College campuses were some of the earliest adopters of ubiquitous high-speed wireless networks. That's because students expect to be connected anywhere and everywhere. To that end, many colleges are trying to make other essential student services available online around-the-clock. These services include adding money to meal accounts, making doctor's appointments at the student health center and renewing library books online.
Net Generation students expect the same availability from college administrators, staff and professors. They want to e-mail the director of the study abroad program and receive an answer quickly. Net Generation students work fast and make plans even faster. They need institutional infrastructures that can keep up with their pace.
For students who have grown up in a 24-hour news environment, they want to be the first to hear about events that affect them personally. In response to the Virginia Tech tragedy, more campuses are signing up for emergency notification services that send weather alerts, security warnings and class cancellations directly to students' e-mail addresses and cell phones.
College professors understand the traditional "lecture, read and test" method is failing to reach the Net Generation college student. Large lecture courses are regularly broken up into small group discussions. Microsoft PowerPoint presentations are popular, as are posting all presentations, lecture notes, assignments and syllabi online.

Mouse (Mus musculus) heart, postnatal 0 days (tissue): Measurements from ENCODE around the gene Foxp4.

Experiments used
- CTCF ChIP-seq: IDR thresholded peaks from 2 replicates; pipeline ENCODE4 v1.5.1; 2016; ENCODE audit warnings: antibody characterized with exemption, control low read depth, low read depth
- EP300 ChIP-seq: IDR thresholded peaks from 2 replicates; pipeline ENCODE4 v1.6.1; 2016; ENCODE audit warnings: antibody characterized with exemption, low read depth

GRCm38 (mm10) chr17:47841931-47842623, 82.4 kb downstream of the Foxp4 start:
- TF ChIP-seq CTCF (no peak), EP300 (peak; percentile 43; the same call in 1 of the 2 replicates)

Many traditional college courses now have online discussion components powered by software and services like the recently merged Blackboard and WebCT. Students and professors are pushing for these online course components to include more of the multimedia Web experience the Net Generation is accustomed to -- the images, audio, and video that make the information come alive.
But not everyone in academia is buying into the idea that the Net Generation represents a great departure from all previous college students. If anything, say some educators, it's the students who should adapt their attention-deprived learning styles to fit a traditional college education, not the other way around.
In an article in the Chronicle for Higher Education, American University linguistics professor Naomi Baron says that Net Generation students have confused effective communication for self-expression at all costs. Their writing and thought process lacks depth, since no time is set aside for proper reflection. There's something to be said, argues professor Baron, for the ability to sit still and think.